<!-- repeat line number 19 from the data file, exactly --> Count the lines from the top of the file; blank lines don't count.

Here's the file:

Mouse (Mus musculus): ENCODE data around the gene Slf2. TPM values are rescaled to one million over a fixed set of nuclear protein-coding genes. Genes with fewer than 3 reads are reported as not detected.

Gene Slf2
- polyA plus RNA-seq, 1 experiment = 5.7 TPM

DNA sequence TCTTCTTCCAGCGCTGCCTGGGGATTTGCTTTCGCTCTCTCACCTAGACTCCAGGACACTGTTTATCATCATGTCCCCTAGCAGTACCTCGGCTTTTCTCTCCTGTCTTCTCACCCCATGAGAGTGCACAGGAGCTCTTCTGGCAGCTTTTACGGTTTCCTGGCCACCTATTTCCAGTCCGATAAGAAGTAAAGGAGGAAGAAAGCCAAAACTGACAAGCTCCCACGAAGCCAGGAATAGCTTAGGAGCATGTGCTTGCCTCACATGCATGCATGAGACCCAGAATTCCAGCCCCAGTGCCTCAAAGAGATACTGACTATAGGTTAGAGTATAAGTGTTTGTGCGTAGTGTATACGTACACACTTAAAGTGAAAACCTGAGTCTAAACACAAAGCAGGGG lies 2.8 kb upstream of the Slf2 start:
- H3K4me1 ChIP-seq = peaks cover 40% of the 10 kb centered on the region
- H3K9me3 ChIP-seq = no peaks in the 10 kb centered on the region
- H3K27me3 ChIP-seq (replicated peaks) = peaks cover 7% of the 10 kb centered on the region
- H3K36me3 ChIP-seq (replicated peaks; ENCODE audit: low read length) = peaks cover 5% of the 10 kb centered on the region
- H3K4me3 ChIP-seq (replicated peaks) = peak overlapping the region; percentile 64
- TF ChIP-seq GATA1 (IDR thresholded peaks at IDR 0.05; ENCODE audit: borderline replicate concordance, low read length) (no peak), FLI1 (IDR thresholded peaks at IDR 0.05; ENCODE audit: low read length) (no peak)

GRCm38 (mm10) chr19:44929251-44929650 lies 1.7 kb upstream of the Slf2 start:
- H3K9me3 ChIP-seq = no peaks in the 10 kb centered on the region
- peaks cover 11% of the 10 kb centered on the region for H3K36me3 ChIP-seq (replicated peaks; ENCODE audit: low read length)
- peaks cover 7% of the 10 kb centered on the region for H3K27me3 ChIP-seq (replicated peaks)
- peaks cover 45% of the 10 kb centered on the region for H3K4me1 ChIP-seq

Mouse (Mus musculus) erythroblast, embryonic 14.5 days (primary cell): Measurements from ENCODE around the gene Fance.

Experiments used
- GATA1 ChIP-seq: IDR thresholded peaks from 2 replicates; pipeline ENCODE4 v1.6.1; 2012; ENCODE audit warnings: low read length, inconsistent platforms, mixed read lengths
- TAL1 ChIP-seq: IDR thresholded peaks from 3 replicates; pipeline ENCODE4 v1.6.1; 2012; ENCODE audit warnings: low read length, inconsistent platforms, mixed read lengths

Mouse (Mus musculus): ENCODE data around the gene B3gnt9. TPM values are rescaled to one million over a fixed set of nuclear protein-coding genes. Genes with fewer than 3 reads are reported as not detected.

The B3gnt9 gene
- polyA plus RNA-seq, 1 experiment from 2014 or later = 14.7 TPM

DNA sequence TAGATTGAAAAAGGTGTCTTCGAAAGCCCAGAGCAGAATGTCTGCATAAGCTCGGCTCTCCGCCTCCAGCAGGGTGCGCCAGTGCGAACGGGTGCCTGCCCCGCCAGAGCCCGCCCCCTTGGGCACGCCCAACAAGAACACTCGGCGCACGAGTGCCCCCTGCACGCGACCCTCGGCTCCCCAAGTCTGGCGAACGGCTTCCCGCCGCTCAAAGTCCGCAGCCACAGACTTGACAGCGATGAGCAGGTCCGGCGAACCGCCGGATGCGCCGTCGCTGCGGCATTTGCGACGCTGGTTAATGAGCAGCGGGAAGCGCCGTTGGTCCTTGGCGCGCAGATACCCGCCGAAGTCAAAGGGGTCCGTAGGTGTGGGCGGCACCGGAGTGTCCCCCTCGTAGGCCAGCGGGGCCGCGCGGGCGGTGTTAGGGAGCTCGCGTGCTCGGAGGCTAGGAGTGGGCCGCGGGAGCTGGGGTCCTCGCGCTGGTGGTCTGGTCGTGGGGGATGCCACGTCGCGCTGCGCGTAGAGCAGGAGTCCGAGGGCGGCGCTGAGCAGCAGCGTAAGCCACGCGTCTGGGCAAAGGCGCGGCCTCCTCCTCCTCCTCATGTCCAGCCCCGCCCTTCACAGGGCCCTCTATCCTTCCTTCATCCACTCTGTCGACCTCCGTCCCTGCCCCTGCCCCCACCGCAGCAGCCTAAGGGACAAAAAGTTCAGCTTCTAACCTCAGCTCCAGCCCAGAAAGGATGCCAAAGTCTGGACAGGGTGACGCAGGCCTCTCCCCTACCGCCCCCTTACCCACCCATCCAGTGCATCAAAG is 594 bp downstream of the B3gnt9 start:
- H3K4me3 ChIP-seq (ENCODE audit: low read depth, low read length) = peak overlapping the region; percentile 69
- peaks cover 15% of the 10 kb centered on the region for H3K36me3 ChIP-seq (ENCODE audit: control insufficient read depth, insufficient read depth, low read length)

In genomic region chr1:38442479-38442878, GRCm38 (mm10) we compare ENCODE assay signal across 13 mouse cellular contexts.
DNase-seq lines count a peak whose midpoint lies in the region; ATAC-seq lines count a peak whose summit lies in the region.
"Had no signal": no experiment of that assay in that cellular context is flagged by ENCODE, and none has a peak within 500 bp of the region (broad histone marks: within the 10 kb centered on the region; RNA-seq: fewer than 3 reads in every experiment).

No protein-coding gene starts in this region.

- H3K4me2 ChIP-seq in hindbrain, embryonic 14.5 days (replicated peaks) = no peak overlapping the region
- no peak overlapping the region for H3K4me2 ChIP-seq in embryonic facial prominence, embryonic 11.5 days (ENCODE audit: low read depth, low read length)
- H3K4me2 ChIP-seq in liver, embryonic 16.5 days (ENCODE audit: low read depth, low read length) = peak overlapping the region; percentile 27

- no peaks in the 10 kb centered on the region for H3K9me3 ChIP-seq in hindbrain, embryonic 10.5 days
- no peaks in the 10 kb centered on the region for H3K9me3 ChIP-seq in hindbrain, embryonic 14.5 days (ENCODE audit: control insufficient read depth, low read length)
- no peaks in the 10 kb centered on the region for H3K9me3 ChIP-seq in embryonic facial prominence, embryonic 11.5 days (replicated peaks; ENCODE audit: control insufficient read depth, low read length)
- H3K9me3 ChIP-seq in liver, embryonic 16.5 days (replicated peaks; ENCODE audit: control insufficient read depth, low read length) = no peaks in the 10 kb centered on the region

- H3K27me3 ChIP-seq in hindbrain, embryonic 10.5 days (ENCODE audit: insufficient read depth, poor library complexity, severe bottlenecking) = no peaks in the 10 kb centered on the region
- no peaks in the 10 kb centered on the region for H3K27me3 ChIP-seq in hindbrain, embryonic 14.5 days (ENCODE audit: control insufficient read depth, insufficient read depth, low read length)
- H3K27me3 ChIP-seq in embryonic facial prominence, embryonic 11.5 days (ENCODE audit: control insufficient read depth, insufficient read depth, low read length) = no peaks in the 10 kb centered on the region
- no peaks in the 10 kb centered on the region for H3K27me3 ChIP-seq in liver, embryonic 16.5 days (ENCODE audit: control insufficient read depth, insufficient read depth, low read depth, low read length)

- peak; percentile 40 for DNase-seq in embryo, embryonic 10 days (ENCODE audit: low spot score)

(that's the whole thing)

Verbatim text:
- TAL1 ChIP-seq: IDR thresholded peaks from 3 replicates; pipeline ENCODE4 v1.6.1; 2012; ENCODE audit warnings: low read length, inconsistent platforms, mixed read lengths